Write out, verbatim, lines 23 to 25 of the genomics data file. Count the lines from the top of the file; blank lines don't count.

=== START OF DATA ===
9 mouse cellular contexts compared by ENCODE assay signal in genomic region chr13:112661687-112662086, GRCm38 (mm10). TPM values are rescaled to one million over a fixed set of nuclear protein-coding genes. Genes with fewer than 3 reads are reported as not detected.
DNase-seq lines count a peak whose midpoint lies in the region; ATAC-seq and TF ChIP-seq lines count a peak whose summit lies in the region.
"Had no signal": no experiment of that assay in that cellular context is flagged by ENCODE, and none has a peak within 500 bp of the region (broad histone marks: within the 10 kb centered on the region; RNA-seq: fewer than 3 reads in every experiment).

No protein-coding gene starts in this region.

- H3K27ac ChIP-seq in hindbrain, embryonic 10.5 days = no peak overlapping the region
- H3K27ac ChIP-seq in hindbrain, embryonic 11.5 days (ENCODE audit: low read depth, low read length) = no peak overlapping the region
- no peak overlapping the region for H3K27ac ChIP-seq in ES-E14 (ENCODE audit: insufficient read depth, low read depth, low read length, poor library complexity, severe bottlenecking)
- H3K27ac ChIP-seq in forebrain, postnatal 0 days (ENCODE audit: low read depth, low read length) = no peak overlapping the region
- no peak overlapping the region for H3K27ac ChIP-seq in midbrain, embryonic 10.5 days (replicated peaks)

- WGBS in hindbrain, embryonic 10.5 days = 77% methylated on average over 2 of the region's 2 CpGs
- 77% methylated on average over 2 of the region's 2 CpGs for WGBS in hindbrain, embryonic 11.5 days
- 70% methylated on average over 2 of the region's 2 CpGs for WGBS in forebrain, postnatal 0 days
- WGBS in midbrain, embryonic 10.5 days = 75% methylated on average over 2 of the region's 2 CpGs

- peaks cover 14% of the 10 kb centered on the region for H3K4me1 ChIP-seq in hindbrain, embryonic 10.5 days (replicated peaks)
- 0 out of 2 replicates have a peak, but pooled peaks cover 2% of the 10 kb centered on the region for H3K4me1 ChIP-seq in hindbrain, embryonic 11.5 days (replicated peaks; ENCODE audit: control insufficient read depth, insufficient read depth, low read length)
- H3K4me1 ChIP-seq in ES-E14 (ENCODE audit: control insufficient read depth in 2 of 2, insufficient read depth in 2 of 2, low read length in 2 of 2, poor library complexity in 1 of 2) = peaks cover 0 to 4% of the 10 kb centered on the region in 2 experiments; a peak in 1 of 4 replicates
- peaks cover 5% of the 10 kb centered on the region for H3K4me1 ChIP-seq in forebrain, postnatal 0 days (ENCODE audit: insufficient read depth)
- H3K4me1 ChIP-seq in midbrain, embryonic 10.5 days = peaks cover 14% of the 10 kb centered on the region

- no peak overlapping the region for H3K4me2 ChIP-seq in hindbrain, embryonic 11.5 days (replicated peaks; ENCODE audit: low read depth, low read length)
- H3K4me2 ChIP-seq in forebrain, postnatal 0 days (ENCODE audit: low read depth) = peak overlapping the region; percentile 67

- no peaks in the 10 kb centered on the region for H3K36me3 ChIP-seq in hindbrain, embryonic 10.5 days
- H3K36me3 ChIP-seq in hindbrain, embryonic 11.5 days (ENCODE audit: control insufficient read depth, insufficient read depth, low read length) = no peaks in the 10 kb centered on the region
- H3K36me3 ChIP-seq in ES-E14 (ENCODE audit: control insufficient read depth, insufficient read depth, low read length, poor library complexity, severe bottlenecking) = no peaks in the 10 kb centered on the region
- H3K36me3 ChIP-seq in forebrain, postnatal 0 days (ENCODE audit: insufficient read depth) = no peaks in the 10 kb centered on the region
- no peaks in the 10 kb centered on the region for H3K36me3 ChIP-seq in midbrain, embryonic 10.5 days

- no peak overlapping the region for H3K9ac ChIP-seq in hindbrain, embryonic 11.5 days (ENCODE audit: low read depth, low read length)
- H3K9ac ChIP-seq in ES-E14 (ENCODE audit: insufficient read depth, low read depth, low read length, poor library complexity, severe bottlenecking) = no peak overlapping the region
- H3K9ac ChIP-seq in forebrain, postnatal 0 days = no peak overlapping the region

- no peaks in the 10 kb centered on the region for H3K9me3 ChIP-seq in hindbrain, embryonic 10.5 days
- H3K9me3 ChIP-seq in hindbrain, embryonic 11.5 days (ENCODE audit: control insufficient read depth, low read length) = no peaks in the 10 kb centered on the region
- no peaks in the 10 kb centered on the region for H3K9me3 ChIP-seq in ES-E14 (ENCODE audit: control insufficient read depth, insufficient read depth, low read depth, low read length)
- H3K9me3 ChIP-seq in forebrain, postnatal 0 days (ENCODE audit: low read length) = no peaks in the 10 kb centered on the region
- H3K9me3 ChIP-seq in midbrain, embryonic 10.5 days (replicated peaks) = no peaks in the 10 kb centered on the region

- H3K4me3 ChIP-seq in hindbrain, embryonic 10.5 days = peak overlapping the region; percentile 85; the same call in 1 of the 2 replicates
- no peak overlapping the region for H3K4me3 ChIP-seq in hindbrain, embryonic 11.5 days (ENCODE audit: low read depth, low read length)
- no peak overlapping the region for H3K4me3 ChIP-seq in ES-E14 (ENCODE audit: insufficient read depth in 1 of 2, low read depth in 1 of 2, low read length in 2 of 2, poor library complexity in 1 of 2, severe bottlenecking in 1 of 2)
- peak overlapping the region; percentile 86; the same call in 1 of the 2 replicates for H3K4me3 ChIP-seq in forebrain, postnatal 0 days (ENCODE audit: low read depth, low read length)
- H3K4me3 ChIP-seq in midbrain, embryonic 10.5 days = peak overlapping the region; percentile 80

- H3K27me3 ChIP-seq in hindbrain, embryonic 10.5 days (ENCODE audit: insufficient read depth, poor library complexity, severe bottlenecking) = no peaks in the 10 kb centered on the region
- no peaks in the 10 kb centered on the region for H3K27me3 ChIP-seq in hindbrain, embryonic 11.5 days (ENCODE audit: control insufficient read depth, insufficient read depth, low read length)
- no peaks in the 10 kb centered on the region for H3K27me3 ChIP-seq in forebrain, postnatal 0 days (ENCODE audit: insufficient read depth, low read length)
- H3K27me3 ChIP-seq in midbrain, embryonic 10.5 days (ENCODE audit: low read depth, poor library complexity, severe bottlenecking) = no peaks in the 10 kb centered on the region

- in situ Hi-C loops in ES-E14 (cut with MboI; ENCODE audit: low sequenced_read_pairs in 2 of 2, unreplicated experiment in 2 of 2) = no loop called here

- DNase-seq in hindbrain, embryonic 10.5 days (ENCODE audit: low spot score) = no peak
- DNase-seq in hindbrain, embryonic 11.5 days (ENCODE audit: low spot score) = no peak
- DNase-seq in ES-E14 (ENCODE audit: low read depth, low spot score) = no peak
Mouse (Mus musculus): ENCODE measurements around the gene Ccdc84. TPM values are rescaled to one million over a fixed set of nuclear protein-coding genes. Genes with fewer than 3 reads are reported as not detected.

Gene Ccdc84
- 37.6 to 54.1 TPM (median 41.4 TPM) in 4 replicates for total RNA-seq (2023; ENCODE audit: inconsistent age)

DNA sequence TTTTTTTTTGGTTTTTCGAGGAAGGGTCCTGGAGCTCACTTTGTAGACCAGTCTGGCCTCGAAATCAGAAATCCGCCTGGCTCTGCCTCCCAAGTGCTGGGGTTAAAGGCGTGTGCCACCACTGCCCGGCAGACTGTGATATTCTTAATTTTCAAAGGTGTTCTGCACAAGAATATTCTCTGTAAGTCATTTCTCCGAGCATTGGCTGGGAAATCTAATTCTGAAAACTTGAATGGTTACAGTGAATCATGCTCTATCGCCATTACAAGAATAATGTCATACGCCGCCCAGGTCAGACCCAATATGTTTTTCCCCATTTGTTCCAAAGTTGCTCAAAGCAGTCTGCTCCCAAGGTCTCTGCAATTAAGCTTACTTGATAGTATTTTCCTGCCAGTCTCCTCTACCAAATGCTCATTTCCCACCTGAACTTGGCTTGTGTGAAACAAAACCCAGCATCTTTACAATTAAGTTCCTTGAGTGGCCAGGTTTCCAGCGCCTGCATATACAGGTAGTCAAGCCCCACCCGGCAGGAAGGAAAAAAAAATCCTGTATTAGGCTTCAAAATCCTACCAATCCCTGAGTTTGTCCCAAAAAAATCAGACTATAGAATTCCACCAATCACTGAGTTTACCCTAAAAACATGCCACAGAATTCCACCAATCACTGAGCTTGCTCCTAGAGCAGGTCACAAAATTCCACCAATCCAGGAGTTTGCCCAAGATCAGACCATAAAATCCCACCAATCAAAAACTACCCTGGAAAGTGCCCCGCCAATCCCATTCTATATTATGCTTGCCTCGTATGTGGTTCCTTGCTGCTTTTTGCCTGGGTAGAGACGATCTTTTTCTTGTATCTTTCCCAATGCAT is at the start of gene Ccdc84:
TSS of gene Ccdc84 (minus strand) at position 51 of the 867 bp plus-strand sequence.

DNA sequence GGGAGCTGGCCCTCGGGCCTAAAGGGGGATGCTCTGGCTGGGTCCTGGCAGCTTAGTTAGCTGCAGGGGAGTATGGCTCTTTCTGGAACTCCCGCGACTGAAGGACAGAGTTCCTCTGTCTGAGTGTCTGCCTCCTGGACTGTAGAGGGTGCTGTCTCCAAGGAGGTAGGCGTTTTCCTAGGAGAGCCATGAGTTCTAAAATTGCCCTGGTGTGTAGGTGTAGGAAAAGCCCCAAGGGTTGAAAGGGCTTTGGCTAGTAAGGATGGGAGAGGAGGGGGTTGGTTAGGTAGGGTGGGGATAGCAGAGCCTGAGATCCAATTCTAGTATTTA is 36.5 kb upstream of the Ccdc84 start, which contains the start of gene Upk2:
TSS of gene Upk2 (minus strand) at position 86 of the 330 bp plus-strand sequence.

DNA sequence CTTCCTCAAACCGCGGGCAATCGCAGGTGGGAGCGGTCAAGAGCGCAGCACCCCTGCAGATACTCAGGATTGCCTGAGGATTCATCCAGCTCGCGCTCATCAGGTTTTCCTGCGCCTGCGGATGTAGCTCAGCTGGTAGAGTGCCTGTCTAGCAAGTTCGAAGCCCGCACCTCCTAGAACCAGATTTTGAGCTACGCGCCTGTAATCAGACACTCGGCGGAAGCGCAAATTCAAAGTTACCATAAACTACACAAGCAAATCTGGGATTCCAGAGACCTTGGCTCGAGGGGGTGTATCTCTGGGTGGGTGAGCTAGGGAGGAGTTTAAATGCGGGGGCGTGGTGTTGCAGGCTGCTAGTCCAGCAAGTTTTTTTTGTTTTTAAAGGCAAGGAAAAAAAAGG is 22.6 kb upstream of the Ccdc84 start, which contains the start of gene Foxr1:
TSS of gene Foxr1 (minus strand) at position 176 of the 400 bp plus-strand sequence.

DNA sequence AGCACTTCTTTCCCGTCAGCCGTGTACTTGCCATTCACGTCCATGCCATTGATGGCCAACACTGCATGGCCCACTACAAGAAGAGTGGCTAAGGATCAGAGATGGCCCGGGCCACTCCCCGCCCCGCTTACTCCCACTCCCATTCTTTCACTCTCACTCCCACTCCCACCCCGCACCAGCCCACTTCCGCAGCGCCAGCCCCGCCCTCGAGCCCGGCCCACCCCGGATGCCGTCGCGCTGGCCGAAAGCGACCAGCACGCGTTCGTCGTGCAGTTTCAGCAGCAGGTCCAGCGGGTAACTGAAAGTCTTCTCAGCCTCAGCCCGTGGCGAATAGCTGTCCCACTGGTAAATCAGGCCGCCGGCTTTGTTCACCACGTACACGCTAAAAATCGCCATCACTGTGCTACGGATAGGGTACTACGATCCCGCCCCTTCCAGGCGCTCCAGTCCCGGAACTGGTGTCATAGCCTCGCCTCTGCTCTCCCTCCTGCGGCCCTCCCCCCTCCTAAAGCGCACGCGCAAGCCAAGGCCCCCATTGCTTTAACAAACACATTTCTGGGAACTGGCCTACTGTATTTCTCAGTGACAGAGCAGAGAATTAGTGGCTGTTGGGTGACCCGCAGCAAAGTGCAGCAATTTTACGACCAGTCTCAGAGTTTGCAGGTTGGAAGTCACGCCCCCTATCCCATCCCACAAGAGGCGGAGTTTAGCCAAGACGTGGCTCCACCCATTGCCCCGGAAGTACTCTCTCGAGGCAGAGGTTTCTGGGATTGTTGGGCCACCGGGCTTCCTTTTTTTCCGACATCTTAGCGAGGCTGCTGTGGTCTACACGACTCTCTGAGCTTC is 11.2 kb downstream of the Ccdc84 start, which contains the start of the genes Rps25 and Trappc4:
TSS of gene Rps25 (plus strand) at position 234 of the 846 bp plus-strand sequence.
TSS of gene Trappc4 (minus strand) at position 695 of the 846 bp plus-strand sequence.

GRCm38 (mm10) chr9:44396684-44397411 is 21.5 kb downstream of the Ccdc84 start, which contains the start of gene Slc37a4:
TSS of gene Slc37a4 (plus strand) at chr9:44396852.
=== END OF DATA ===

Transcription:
- H3K36me3 ChIP-seq in ES-E14 (ENCODE audit: control insufficient read depth, insufficient read depth, low read length, poor library complexity, severe bottlenecking) = no peaks in the 10 kb centered on the region
- H3K36me3 ChIP-seq in forebrain, postnatal 0 days (ENCODE audit: insufficient read depth) = no peaks in the 10 kb centered on the region
- no peaks in the 10 kb centered on the region for H3K36me3 ChIP-seq in midbrain, embryonic 10.5 days